Six and a half decades after the atomic bombings of Hiroshima and Nagasaki during the second world war, a powerful earthquake plunged Japan into another nuclear crisis. The only difference is that the current one is not man-made.
The 8.9-magnitude earthquake that stuck Japan's Pacific Coast on Friday afternoon, triggered off a wave of destruction with a subsequent tsunami, besides fires and landslides.
On Sunday, Japan's Chief Cabinet Secretary Yukio Edano confirmed two nuclear reactors may have experienced a partial meltdown, with a possible explosion imminent at a second reactor at the Fukushima Dai-ichi plant in northeastern Japan.
On Saturday, the fears turned reality when an explosion hit the building containing the No 1 reactor at the Fukushima Number One plant.
Soon, another blast followed in the building around the No 3 reactor at the Fukushima Number One plant. Edano informed that it was caused by a build-up of hydrogen. The second hydrogen explosion in three days occurred at the troubled Dai-ichi plant Monday morning, injuring six workers.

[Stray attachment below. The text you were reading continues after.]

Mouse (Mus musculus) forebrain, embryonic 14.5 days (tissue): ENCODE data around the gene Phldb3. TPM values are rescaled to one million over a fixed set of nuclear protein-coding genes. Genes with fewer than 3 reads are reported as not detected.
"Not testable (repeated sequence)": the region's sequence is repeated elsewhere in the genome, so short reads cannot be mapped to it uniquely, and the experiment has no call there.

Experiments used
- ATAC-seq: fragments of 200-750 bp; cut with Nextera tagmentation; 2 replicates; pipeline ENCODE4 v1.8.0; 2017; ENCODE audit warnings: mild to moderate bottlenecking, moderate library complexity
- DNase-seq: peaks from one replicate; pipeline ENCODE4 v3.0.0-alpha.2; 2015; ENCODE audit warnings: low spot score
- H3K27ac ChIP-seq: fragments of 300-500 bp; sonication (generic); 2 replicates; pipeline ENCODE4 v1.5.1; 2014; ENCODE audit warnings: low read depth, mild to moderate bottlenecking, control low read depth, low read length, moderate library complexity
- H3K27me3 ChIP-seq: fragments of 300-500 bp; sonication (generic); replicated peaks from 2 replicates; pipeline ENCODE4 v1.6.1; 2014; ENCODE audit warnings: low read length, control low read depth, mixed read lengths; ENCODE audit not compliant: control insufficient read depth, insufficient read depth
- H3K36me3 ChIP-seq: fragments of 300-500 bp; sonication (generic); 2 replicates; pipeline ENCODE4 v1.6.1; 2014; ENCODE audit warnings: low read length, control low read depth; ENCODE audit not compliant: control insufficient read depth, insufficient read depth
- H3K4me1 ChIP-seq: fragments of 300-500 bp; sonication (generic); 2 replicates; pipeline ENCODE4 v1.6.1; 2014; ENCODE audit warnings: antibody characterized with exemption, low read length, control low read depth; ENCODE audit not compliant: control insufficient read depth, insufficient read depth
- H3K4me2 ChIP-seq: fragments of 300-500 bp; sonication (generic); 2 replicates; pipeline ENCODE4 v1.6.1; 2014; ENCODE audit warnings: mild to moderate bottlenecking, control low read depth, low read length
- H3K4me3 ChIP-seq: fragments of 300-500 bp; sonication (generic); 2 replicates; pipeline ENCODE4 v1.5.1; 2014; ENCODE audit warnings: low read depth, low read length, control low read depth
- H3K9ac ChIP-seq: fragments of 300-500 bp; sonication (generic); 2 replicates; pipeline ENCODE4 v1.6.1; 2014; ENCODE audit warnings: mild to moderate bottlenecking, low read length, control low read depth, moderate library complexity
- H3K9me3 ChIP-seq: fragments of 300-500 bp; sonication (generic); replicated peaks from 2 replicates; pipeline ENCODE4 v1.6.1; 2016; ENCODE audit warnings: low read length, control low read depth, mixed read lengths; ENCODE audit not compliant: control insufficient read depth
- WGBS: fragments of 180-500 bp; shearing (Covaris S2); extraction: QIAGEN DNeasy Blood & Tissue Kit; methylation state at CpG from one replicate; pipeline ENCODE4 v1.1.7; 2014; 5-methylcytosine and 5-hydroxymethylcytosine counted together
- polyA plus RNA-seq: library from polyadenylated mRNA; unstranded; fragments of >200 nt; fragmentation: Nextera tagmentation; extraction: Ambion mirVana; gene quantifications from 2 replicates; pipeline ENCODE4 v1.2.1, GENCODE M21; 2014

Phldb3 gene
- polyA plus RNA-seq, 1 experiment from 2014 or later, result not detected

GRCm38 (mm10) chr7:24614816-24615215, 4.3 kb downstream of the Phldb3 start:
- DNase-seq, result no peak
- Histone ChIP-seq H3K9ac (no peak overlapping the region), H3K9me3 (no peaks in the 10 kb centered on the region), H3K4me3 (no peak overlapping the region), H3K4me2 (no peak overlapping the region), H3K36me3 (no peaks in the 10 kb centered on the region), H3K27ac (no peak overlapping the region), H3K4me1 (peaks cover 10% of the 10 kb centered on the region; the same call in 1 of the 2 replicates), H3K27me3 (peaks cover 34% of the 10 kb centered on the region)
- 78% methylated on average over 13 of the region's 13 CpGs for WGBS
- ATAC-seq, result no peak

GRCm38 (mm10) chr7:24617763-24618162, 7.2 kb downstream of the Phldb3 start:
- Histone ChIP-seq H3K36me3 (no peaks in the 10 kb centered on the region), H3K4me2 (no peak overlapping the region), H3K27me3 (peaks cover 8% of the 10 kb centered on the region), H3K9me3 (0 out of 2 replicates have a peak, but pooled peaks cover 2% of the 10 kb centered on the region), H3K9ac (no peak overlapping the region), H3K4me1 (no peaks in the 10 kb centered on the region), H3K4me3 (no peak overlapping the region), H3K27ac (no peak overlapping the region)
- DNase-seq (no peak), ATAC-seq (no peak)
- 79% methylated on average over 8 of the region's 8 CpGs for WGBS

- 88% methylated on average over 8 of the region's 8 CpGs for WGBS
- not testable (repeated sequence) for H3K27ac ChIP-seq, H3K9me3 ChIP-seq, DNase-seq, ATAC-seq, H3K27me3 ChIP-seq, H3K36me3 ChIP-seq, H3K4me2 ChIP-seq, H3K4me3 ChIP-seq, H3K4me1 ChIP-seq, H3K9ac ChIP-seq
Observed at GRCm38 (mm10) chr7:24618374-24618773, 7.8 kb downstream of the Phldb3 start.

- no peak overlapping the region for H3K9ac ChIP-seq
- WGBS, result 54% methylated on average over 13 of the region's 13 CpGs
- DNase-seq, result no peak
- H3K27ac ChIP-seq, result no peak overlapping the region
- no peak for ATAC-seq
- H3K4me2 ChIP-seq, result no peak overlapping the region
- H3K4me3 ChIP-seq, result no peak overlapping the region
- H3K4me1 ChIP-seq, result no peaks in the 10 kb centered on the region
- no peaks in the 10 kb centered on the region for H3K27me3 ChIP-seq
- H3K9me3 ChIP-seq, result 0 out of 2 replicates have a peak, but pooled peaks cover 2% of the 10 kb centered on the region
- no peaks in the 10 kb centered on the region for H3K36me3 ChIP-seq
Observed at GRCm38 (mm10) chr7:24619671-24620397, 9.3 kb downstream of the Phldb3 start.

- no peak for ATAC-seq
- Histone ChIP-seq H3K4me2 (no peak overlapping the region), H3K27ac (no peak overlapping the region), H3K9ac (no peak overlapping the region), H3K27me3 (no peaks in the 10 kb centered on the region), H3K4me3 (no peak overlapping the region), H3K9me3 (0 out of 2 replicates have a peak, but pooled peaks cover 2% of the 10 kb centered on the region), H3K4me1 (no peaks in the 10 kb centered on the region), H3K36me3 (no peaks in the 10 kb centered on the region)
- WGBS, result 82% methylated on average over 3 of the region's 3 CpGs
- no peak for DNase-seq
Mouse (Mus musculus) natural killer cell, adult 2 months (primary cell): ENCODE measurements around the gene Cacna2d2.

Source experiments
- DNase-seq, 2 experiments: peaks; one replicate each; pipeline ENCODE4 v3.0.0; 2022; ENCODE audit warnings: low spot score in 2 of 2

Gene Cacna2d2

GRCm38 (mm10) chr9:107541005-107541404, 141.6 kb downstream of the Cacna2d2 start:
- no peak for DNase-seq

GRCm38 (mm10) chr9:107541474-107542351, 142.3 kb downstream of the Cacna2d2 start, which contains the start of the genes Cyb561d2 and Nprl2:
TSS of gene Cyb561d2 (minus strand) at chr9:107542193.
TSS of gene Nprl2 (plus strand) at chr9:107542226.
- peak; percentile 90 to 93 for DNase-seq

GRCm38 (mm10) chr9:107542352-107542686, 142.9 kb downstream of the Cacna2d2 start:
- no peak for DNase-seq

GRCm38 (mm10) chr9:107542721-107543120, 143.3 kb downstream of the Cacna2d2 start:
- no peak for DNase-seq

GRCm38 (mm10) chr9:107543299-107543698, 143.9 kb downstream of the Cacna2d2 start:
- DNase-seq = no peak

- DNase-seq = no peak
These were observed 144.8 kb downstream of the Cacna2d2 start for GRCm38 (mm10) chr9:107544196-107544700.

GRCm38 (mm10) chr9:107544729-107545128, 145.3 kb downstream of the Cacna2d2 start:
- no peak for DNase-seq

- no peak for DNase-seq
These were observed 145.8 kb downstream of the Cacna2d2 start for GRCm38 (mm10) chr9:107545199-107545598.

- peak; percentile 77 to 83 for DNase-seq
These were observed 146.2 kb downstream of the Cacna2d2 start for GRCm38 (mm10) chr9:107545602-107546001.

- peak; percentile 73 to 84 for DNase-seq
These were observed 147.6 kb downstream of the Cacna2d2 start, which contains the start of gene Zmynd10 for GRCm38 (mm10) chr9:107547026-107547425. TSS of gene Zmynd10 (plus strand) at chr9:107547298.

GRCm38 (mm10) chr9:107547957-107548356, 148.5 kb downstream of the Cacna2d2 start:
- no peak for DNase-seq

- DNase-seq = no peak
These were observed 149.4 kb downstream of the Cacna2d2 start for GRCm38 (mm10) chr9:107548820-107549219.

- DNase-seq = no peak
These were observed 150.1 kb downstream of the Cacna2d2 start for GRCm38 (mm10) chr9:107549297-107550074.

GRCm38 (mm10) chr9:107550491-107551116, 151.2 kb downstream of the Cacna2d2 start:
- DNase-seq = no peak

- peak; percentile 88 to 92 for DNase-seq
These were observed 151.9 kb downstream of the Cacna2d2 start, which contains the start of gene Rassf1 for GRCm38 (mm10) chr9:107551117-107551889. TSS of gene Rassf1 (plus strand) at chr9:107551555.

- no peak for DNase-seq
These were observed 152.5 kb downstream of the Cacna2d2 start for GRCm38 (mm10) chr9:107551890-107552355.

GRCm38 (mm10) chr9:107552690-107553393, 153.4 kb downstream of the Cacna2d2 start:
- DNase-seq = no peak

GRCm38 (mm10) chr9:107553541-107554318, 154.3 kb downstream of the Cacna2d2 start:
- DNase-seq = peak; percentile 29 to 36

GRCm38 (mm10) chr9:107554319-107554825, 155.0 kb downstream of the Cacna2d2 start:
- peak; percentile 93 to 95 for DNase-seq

While Edano assured that the soundness of the reactor container has been maintained, Tokyo Electric Power Company (TEPCO) said radiation levels at Unit 3 were 10.65 microsieverts, significantly under the 500 microsieverts at which a nuclear operator must file a report to the government.
While a large portion of the country is submerged in the ruins caused by the earthquake and tsunami, fears of radiation has led to mass evacuations in the areas around the nuclear plants.
Start the slideshow to see photos of the evacuations, radiation fears, and the apparant commencement of a nuclear crisis: